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    When to Get a Screening Mammogram

    How often and when to start routine mammograms is a matter of debate.

    Changing the Story continued...

    It was widely reported, however, that the USPSTF was against screening entirely for women with an average risk of breast cancer between the ages of 40 to 49. That wasn't the case, says Diana Petitti, MD, professor of biomedical informatics at Arizona State University and vice chair of the 2009 USPSTF committee.

    The actual recommendation was not communicated well, according to Petitti. "The decision about the age to start being screened at 40, 42, 44, 48, should be one that was more individualized," she says, rather than a woman's 40th birthday triggering an automatic authorization slip from her doctor to get a mammogram.

    The USPSTF's other recommendations included biannual, rather than annual, mammograms for women ages 50-74. And there is insufficient evidence, the task force said at the time, to accurately assess the benefits and drawbacks of regular mammograms for women older than 75.

    The Trouble With Statistics

    The argument over when women should start breast cancer screening stems from a disagreement about the process the task force used to reach its conclusions. It relied on a sophisticated computer model rather than real-life, clinical, randomized studies to determine how many breast cancers are caught and treated in women ages 40-49.

    Lichtenfeld says that the conclusions reached by multiple institutions using the same model were different. "So the reliability of that model to make a clinical decision, particularly when we have data from actual studies, we felt was not quite ready for prime time," he says.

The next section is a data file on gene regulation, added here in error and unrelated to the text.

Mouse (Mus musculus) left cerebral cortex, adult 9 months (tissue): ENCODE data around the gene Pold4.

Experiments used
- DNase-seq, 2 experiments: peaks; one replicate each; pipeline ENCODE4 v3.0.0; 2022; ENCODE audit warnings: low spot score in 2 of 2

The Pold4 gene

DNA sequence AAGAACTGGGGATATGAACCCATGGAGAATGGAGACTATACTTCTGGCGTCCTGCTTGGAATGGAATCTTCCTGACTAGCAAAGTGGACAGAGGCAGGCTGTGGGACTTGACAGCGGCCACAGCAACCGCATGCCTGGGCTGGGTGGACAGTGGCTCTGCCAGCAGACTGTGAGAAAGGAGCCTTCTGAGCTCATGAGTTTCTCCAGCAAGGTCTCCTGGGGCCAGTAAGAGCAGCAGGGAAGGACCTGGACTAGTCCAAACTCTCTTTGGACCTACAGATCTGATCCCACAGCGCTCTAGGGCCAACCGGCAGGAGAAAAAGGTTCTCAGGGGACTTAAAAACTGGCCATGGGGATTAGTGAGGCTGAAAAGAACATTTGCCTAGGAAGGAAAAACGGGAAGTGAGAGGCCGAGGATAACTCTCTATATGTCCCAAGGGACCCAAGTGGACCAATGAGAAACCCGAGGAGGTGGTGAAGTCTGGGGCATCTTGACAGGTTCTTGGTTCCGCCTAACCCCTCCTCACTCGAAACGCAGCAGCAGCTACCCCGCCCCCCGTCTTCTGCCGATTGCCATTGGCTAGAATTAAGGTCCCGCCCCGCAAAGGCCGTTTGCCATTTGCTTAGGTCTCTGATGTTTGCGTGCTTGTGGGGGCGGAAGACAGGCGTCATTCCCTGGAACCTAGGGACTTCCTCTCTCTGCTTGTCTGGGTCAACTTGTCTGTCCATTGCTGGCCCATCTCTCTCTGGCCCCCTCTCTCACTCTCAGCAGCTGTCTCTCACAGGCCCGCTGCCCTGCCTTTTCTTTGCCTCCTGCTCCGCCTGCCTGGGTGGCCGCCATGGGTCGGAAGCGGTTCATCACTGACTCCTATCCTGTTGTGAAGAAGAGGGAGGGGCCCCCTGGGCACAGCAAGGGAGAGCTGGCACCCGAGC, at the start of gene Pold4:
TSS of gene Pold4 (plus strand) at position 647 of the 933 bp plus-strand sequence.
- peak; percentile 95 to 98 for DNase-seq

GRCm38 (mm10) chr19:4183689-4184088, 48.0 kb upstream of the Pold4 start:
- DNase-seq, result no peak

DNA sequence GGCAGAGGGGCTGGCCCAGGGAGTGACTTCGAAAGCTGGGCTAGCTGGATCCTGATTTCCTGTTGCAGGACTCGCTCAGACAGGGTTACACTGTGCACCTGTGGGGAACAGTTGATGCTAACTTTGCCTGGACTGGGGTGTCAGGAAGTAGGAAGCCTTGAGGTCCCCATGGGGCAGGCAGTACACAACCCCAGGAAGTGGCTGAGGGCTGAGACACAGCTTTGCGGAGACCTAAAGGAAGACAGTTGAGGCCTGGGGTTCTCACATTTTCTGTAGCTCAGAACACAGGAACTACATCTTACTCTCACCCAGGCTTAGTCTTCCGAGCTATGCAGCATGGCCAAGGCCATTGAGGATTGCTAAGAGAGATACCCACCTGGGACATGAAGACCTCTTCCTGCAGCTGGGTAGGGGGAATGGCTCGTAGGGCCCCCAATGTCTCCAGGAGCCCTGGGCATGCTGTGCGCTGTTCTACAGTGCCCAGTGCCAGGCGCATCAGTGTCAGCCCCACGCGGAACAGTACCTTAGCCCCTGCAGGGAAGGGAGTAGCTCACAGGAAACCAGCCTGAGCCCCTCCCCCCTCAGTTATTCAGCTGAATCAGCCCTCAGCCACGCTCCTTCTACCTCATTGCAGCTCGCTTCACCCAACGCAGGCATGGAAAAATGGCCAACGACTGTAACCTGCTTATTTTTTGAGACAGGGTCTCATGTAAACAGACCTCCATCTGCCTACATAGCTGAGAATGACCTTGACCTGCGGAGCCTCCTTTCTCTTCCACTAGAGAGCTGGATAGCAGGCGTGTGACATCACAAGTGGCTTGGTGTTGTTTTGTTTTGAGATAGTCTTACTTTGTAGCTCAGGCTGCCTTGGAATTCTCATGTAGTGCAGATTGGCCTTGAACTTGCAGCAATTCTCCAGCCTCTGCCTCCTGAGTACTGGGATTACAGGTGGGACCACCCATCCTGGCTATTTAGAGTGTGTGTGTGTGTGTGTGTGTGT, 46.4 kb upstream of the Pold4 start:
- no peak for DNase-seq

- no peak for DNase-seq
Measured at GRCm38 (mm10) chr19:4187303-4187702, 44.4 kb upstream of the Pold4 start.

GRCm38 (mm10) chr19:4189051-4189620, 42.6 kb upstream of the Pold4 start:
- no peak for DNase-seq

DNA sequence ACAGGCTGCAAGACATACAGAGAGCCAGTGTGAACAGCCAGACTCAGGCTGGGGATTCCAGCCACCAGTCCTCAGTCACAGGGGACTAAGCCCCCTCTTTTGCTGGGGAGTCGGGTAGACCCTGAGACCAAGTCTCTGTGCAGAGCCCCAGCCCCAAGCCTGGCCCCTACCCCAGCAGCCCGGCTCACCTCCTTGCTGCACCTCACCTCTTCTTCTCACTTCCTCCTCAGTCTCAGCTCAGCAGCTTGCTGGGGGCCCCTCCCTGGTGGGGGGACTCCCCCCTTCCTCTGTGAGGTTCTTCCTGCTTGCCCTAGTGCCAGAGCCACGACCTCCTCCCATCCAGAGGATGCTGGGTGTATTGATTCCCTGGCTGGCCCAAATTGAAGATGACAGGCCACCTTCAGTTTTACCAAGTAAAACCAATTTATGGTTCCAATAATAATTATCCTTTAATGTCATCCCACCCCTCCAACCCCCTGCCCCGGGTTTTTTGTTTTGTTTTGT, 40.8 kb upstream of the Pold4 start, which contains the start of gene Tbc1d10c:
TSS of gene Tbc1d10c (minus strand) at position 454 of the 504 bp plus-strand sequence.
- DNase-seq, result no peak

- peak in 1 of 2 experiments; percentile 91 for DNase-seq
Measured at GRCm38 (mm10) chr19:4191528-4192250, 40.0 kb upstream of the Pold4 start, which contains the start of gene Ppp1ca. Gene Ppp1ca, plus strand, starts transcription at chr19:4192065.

Phil Evans, MD, representative of the Society of Breast Imaging and director of the Center for Breast Care at the University of Texas Southwestern Medical Center, concurs with Lichtenfeld.

    "One of the assumptions the task force made was the reduction of mortality in between the ages of 40 and 49 was 15%, and we know from real-life studies ... that the number is closer to 30%, twice what they used in their modeling. That's a huge difference in the number of lives saved," he says.

    "The task force did acknowledge at the time that mammography did reduce deaths for women between ages 40-49, Lichtenfeld says. "However, we said then, and I think it's fair to repeat today, that the task force didn't feel enough lives were saved for women in that age group, because breast cancer is more common as you get older."

    The American Cancer Society, Lichtenfeld says, disagrees and continues to recommend routine screening mammograms for women age 40 and older.

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